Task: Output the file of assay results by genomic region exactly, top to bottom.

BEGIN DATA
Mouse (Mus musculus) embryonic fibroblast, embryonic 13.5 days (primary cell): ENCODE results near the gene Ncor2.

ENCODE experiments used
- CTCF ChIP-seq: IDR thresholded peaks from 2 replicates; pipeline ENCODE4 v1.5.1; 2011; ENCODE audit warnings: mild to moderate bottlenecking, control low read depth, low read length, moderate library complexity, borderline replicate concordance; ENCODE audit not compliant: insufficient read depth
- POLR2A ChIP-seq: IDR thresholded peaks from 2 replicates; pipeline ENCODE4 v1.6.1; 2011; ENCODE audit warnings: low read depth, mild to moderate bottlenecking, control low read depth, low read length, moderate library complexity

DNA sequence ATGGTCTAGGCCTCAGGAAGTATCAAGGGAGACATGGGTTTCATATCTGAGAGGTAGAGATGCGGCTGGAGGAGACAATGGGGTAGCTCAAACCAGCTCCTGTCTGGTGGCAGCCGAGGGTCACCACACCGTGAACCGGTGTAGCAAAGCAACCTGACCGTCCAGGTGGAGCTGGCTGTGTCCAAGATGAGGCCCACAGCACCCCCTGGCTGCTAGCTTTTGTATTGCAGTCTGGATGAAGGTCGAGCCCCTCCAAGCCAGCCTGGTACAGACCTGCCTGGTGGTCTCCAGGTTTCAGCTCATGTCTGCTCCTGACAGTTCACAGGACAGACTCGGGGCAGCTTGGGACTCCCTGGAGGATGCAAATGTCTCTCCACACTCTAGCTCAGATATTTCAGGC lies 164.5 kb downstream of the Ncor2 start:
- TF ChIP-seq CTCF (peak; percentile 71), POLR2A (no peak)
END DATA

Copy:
Mouse (Mus musculus) embryonic fibroblast, embryonic 13.5 days (primary cell): ENCODE results near the gene Ncor2.

ENCODE experiments used
- CTCF ChIP-seq: IDR thresholded peaks from 2 replicates; pipeline ENCODE4 v1.5.1; 2011; ENCODE audit warnings: mild to moderate bottlenecking, control low read depth, low read length, moderate library complexity, borderline replicate concordance; ENCODE audit not compliant: insufficient read depth
- POLR2A ChIP-seq: IDR thresholded peaks from 2 replicates; pipeline ENCODE4 v1.6.1; 2011; ENCODE audit warnings: low read depth, mild to moderate bottlenecking, control low read depth, low read length, moderate library complexity

DNA sequence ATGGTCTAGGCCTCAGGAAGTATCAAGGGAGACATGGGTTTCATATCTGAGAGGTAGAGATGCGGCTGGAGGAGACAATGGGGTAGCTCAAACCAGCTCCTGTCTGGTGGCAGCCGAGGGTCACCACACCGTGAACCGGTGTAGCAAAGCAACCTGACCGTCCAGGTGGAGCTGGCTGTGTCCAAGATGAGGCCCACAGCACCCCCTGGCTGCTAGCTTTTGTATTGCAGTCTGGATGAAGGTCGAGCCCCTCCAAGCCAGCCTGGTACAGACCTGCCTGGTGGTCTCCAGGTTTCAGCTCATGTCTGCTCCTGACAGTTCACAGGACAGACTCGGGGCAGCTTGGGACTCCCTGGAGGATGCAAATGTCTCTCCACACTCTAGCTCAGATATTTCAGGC lies 164.5 kb downstream of the Ncor2 start:
- TF ChIP-seq CTCF (peak; percentile 71), POLR2A (no peak)